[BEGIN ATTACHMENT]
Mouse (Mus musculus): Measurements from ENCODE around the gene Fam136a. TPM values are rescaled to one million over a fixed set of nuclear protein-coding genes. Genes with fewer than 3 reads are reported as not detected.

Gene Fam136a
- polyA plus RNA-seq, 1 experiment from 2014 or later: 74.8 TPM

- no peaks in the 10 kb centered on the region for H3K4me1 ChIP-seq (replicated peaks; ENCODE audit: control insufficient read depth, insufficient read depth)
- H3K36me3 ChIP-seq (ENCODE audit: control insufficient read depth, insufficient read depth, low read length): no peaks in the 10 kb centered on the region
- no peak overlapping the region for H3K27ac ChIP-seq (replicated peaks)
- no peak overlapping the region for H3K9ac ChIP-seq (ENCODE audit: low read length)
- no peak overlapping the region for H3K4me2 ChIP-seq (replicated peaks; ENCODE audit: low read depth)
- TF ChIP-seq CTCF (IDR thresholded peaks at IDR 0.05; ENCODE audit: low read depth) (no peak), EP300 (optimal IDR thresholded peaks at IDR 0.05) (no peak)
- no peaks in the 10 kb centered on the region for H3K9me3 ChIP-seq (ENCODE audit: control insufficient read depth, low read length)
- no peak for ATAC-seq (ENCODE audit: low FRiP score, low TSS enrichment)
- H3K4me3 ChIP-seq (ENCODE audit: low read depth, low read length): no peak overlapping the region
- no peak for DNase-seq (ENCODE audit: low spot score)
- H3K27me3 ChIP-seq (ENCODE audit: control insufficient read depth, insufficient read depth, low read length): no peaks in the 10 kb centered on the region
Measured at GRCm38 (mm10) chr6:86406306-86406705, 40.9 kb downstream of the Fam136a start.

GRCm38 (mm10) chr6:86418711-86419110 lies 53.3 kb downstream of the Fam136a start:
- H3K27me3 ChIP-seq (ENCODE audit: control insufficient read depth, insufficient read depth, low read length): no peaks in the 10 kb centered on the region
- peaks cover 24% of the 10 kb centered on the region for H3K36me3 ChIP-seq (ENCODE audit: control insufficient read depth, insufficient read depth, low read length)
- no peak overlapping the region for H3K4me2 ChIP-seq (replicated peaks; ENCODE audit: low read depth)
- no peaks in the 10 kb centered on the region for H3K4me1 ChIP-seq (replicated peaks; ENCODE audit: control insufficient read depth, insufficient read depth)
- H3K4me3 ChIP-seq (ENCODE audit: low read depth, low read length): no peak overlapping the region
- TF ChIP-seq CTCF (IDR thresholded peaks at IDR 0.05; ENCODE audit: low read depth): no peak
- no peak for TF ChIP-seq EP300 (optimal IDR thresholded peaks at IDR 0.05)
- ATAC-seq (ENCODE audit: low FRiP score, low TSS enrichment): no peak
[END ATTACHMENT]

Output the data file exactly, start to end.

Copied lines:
Mouse (Mus musculus): Measurements from ENCODE around the gene Fam136a. TPM values are rescaled to one million over a fixed set of nuclear protein-coding genes. Genes with fewer than 3 reads are reported as not detected.

Gene Fam136a
- polyA plus RNA-seq, 1 experiment from 2014 or later: 74.8 TPM

- no peaks in the 10 kb centered on the region for H3K4me1 ChIP-seq (replicated peaks; ENCODE audit: control insufficient read depth, insufficient read depth)
- H3K36me3 ChIP-seq (ENCODE audit: control insufficient read depth, insufficient read depth, low read length): no peaks in the 10 kb centered on the region
- no peak overlapping the region for H3K27ac ChIP-seq (replicated peaks)
- no peak overlapping the region for H3K9ac ChIP-seq (ENCODE audit: low read length)
- no peak overlapping the region for H3K4me2 ChIP-seq (replicated peaks; ENCODE audit: low read depth)
- TF ChIP-seq CTCF (IDR thresholded peaks at IDR 0.05; ENCODE audit: low read depth) (no peak), EP300 (optimal IDR thresholded peaks at IDR 0.05) (no peak)
- no peaks in the 10 kb centered on the region for H3K9me3 ChIP-seq (ENCODE audit: control insufficient read depth, low read length)
- no peak for ATAC-seq (ENCODE audit: low FRiP score, low TSS enrichment)
- H3K4me3 ChIP-seq (ENCODE audit: low read depth, low read length): no peak overlapping the region
- no peak for DNase-seq (ENCODE audit: low spot score)
- H3K27me3 ChIP-seq (ENCODE audit: control insufficient read depth, insufficient read depth, low read length): no peaks in the 10 kb centered on the region
Measured at GRCm38 (mm10) chr6:86406306-86406705, 40.9 kb downstream of the Fam136a start.

GRCm38 (mm10) chr6:86418711-86419110 lies 53.3 kb downstream of the Fam136a start:
- H3K27me3 ChIP-seq (ENCODE audit: control insufficient read depth, insufficient read depth, low read length): no peaks in the 10 kb centered on the region
- peaks cover 24% of the 10 kb centered on the region for H3K36me3 ChIP-seq (ENCODE audit: control insufficient read depth, insufficient read depth, low read length)
- no peak overlapping the region for H3K4me2 ChIP-seq (replicated peaks; ENCODE audit: low read depth)
- no peaks in the 10 kb centered on the region for H3K4me1 ChIP-seq (replicated peaks; ENCODE audit: control insufficient read depth, insufficient read depth)
- H3K4me3 ChIP-seq (ENCODE audit: low read depth, low read length): no peak overlapping the region
- TF ChIP-seq CTCF (IDR thresholded peaks at IDR 0.05; ENCODE audit: low read depth): no peak
- no peak for TF ChIP-seq EP300 (optimal IDR thresholded peaks at IDR 0.05)
- ATAC-seq (ENCODE audit: low FRiP score, low TSS enrichment): no peak